Completing your project
Final steps to complete your build, from checking for defects to council sign-off (plus essential product information).
Last updated: 9 February 2017
You need to apply to council for sign-off as soon as you believe your building work is completed.
If your contractors have met all of the building consent requirements, including all scheduled inspections, getting a code compliance certificate should be straightforward.
As part of completing the build, your contractor must give you certain information and documents related to the building work, regardless of the price or size of the project. You might need them for your code compliance certificate application, as well as for management and maintenance of your building.
Your contractor needs to give you:
Good maintenance, including best approach, major matters (including warranty requirements) and a checklist.
Protecting your investment provides information about maintenance
You also need to review the work, as you have 12 months from the date your building work is complete to tell your contractors about any defects in their work or the work of their subcontractors.
If you’ve contracted other tradespeople directly, you’ll need to contact them yourself (in writing) about any defective building work.
If you tell contractors about any defective work within the 12 month period, they must put it right within a reasonable timeframe from receiving written notification. If there is a dispute, it is the contractors’ responsibility to prove that any defects are through no fault of their own (or their product).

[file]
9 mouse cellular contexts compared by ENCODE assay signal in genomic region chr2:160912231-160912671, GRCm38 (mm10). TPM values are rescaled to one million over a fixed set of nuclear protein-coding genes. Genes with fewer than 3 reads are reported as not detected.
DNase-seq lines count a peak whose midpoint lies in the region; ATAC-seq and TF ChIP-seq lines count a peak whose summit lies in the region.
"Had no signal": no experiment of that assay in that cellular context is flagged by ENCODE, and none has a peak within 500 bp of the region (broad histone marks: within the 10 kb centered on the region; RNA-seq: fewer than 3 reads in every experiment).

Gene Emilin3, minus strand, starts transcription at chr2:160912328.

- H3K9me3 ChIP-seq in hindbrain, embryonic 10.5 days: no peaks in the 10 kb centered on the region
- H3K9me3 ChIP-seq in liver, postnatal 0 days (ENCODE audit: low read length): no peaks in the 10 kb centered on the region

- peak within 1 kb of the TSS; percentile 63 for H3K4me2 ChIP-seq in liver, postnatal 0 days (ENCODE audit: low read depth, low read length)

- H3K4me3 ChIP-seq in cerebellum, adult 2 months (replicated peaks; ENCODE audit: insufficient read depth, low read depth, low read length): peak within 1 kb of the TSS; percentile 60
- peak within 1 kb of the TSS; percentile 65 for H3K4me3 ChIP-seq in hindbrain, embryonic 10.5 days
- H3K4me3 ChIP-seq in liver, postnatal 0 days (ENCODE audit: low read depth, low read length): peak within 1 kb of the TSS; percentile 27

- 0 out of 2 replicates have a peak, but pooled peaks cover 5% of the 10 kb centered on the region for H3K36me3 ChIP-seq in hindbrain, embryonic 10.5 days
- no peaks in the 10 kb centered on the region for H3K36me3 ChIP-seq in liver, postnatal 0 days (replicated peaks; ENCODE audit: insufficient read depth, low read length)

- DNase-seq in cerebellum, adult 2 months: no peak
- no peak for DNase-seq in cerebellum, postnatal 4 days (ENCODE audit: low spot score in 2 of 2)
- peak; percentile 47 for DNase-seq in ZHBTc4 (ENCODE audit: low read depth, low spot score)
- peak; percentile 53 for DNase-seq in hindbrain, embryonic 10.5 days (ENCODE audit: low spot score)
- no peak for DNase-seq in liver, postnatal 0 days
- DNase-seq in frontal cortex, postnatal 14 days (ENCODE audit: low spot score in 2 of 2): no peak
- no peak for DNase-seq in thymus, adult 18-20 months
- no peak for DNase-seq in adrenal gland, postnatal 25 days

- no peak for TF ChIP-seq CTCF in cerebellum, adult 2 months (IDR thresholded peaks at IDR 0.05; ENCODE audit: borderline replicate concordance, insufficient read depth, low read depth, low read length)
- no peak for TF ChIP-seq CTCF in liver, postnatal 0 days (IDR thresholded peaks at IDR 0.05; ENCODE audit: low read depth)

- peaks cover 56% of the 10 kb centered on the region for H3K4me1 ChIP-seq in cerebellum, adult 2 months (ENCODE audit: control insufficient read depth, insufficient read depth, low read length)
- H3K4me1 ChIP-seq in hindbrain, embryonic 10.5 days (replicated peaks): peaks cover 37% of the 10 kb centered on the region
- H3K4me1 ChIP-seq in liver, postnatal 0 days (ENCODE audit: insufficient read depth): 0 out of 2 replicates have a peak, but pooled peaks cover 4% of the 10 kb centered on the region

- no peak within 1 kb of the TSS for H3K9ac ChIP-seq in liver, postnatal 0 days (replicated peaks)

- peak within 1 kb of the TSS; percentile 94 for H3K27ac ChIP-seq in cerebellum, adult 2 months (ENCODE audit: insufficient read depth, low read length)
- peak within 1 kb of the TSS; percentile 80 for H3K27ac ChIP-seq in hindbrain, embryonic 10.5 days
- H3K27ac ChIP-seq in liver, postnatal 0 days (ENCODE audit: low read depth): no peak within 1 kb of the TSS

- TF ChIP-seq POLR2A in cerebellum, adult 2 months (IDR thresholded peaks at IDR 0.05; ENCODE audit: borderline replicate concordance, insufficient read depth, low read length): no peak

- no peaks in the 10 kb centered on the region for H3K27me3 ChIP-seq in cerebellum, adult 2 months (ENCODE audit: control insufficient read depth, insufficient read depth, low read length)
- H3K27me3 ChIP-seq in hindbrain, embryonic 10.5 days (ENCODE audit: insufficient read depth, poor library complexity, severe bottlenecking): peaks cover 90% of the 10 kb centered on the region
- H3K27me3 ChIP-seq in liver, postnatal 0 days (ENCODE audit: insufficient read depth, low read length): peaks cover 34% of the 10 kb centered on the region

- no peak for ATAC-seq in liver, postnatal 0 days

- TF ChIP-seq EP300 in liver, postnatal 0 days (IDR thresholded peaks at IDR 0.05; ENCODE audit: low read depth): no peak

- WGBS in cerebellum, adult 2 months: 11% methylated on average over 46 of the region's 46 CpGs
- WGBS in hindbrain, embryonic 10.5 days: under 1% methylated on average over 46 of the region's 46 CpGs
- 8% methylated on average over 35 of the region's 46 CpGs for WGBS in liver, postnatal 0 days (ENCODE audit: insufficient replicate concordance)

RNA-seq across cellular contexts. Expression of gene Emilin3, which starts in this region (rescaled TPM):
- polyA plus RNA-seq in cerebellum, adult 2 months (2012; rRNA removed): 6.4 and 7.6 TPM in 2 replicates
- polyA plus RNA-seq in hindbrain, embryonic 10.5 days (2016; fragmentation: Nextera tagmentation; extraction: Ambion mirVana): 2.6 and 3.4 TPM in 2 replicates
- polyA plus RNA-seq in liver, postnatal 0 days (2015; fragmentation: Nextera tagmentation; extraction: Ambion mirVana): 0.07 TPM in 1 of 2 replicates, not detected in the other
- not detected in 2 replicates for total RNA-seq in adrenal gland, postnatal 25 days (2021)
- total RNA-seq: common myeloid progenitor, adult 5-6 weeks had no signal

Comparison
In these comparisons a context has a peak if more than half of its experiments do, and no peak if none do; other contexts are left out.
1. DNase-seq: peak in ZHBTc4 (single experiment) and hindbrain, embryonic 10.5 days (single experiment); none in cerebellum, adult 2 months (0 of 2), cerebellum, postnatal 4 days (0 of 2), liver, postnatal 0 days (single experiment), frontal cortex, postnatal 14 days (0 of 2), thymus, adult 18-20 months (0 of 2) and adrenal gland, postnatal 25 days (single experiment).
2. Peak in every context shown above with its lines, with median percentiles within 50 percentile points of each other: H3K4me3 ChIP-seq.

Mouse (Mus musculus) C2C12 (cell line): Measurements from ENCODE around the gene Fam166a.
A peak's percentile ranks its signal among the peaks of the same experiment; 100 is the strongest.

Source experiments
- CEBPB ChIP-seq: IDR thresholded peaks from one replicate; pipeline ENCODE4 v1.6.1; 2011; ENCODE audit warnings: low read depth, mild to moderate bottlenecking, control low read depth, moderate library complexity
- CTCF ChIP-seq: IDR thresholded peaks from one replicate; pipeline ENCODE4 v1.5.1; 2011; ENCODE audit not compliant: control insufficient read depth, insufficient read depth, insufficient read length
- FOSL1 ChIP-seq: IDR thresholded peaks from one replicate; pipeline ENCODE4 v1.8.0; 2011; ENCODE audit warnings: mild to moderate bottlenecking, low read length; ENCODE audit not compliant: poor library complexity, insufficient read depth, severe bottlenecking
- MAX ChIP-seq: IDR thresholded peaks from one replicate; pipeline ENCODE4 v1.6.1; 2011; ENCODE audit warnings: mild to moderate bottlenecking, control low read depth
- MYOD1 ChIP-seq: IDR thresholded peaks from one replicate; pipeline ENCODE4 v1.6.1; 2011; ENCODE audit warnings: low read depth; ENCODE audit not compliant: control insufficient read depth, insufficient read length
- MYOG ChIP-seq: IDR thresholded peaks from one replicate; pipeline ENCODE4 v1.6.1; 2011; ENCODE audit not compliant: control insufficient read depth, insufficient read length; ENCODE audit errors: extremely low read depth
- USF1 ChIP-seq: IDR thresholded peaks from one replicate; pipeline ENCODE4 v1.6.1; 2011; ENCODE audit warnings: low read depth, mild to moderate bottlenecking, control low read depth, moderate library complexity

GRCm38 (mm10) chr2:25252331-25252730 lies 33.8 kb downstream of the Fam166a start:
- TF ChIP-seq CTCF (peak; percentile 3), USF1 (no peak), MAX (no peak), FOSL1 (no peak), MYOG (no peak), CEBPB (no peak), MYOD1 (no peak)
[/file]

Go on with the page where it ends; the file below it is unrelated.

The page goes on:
How to identify defects includes guidance and next steps.
Rights and obligations can help you understand responsibilities.
If your property has a specified system, you will receive a compliance schedule as part of your council sign-off (code compliance certificate). A specified system could be a cable car, sprinkler system or any system that requires ongoing maintenance so that it is effective and safe to use.
If your property is a multi-unit residential, commercial or public building you will have ongoing compliance building warrant of fitness (BWoF) requirements. Single residential buildings with cable cars also have BWoF requirements.
Commercial, public and multi-unit residential building manager responsibilities.
See information about <span>compliance schedules and BWoFs.</span>
This information is published by the Ministry of Business, Innovation and Employment’s Chief Executive. It is a general guide only and, if used, does not relieve any person of the obligation to consider any matter to which the information relates according to the circumstances of the particular case. Expert advice may be required in specific circumstances. Where this information relates to assisting people:
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